My next upgrade purchase turned out to be a failure of sorts. This was my first lesson in understanding sockets more. Before I had replaced my board, I had actually bought another processor in an attempt to upgrade. I also learned something about processors and cores. I learned about caches. I was on eBay and came across these black edition processors that had three caches and not two like the one I had. I somehow ignorantly thought the caches were related to the cores. So I was convinced it was like this experimental tri core processor. It wasn’t very long after the Kuma series that a quad core processor came out. So it only strengthened my belief sadly.

 I’ve since then learned about cores and caches. More importantly I also learned about sockets: both the old board and new one were AM2 sockets not AM2+, which is what I needed to run the Kuma processor.

At this point my T-850 turned into a T-3000. This is where Project: Genisys came alive. Just like in the movie Gensisys , this was a whole new program but based upon the same principle as Skynet. I made a few more mistakes when building this PC. I will go over more of these after I discuss my first purchase options and subsequent upgrades.

Case: Dark Base Pro 900

CPU: Ryzen 7 1700
Board: ASRock x370 Killer Sli/ac
Ram: G.Skill TridentZ RGB 16GB(2x8GB) DDR4(3200)
M.2 SSD: Samsung Evo 960 250gb
HDD: Toshiba 2TB

Graphics Card: MSI GTX 1060 Gaming X

PSU: EVGA SuperNOVA 850 watt G3 80+ Gold

Within three months, I added/upgraded the graphics to a 1080ti version of the same card. While the board had SLI and crossfire capabilities, I realized that was not a feature available on SLI when the card series were different. My curiosity made me wonder if I needed to sell the 1060 or if I could utilize it. So I ran both cards and offset the PhysX commands on the 1060. I found another use for running both cards. I could play, stream, and record on the same PC without losing quality while operating OBS. OBS, as it turns out, allows you to designate which devices do the encoding.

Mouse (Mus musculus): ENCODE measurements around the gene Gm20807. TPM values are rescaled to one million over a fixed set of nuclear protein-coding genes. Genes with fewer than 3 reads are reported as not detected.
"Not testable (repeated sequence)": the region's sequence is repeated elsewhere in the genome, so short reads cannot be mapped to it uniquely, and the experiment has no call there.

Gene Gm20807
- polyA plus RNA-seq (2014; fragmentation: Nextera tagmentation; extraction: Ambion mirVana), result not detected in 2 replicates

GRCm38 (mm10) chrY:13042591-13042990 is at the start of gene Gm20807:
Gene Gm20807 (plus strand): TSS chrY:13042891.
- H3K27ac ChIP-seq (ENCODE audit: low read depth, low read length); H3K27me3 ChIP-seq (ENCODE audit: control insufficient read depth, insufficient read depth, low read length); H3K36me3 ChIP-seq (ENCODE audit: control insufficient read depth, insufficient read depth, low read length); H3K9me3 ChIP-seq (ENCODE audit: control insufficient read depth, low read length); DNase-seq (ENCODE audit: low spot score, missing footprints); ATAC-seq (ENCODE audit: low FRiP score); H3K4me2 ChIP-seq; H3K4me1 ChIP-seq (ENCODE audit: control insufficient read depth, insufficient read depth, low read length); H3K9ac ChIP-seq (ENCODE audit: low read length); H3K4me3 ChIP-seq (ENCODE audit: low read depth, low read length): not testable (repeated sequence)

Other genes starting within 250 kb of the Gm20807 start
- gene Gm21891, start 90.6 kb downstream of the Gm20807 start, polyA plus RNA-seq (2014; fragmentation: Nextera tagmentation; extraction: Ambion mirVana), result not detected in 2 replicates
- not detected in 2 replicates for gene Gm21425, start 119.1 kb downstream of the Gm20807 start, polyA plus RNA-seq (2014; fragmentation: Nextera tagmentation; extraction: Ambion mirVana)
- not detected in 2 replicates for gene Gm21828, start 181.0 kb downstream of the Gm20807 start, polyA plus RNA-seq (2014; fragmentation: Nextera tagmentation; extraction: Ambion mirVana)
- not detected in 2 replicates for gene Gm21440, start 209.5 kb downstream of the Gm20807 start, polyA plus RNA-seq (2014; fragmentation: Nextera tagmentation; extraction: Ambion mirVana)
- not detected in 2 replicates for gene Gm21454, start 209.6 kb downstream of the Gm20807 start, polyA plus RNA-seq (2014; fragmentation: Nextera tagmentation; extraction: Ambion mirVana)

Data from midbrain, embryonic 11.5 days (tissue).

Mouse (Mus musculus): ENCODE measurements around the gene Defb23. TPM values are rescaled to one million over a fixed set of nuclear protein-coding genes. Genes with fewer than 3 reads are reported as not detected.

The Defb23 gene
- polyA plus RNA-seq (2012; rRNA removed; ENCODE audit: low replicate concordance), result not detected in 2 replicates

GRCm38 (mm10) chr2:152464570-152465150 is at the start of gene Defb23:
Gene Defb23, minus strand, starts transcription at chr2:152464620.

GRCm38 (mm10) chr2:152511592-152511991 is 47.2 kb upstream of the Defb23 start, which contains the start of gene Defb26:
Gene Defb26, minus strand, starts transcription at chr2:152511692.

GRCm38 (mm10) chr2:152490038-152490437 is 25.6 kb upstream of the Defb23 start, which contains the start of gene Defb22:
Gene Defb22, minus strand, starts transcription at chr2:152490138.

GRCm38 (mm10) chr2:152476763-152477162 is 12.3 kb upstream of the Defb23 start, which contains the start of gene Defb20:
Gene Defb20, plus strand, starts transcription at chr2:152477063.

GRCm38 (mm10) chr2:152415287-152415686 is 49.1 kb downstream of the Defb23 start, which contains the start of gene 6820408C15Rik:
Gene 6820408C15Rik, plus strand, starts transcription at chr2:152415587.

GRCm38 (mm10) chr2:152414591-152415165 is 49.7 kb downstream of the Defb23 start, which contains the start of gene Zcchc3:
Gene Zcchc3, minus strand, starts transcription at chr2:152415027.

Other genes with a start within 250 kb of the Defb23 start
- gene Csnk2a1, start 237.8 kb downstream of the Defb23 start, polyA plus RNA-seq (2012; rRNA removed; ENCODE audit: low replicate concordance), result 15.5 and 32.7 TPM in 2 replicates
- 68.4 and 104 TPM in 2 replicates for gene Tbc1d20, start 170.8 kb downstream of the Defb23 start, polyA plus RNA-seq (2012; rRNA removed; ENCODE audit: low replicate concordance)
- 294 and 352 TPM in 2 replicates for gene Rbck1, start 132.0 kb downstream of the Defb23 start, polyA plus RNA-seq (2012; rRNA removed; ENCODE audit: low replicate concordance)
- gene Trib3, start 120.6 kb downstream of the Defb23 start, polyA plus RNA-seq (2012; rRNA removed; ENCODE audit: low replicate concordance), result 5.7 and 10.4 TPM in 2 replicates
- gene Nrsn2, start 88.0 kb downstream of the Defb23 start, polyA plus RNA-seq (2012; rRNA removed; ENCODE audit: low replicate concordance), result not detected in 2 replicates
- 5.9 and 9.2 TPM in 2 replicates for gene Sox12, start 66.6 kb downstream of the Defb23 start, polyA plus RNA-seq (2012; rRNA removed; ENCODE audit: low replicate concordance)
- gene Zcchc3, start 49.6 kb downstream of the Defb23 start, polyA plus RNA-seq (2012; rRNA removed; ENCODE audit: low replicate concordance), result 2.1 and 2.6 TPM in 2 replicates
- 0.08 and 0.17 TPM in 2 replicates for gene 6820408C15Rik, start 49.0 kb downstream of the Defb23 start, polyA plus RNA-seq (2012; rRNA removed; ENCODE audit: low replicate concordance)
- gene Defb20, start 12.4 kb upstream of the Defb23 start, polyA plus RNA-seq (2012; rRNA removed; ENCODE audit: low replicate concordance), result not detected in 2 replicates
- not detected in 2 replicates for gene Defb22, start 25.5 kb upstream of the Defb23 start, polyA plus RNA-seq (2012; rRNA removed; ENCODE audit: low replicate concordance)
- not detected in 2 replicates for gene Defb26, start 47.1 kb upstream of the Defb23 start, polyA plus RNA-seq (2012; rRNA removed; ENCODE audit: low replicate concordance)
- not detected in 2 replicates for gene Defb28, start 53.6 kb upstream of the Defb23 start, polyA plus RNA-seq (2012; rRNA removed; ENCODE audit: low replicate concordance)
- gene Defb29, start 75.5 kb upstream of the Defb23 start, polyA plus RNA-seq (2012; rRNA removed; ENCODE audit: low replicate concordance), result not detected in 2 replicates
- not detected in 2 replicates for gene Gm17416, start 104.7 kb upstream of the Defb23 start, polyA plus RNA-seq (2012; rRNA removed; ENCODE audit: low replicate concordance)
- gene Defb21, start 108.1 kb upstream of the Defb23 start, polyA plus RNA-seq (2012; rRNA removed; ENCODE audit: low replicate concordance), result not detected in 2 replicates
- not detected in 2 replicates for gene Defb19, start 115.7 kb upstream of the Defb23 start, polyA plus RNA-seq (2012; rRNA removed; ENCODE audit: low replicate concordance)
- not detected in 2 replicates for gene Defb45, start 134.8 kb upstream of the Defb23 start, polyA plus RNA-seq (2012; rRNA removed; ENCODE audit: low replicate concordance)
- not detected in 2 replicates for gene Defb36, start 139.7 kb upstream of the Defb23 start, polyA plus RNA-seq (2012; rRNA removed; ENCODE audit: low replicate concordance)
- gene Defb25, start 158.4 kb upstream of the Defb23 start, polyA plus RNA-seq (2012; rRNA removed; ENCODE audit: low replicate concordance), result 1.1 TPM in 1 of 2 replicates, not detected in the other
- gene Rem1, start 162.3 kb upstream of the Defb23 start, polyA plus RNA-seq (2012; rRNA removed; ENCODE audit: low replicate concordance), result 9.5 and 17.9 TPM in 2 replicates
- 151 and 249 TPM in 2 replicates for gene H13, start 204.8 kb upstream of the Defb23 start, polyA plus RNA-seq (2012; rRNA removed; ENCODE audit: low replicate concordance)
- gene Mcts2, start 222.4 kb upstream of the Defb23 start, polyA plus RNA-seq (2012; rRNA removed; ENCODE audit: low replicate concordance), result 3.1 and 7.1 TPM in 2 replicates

There were some things that I had not realized when I chose this build. One of the issues I ran into was not realizing the limitations of Zen gen 1 and RAM speed compatibility. Using the XMP profile, I successfully changed the RAM speed to 3200, which is the advertised speed. I later bought another matching kit in order to have 32GB of RAM.

This is when I ran into my next issue. I first experienced a boot loop. Once I managed to get out of that, I went back to modifying the XMP profile. In order to get it to run stably with all 32GB I had to lower the speed to 2133. I made the mistake of not knowing which set was which,  and they were all mixed. I was not able to test the RAM kit to see if I needed to do an RMA. However, I did come across a possible fix that I have not been able to test. A YouTuber mentioned turning up the dram voltage to possibly 1.3.

Update: Since I first wrote this rough draft, I have gone back and tested my RAM. Changing the dram voltage still had no effect. Upon further inspection I realized that I had bought a second set of RAM so much later that it seems the RAM set may have already been updated. I might invest in a full four sticks at 3200 in the future just to see if I can circumvent that.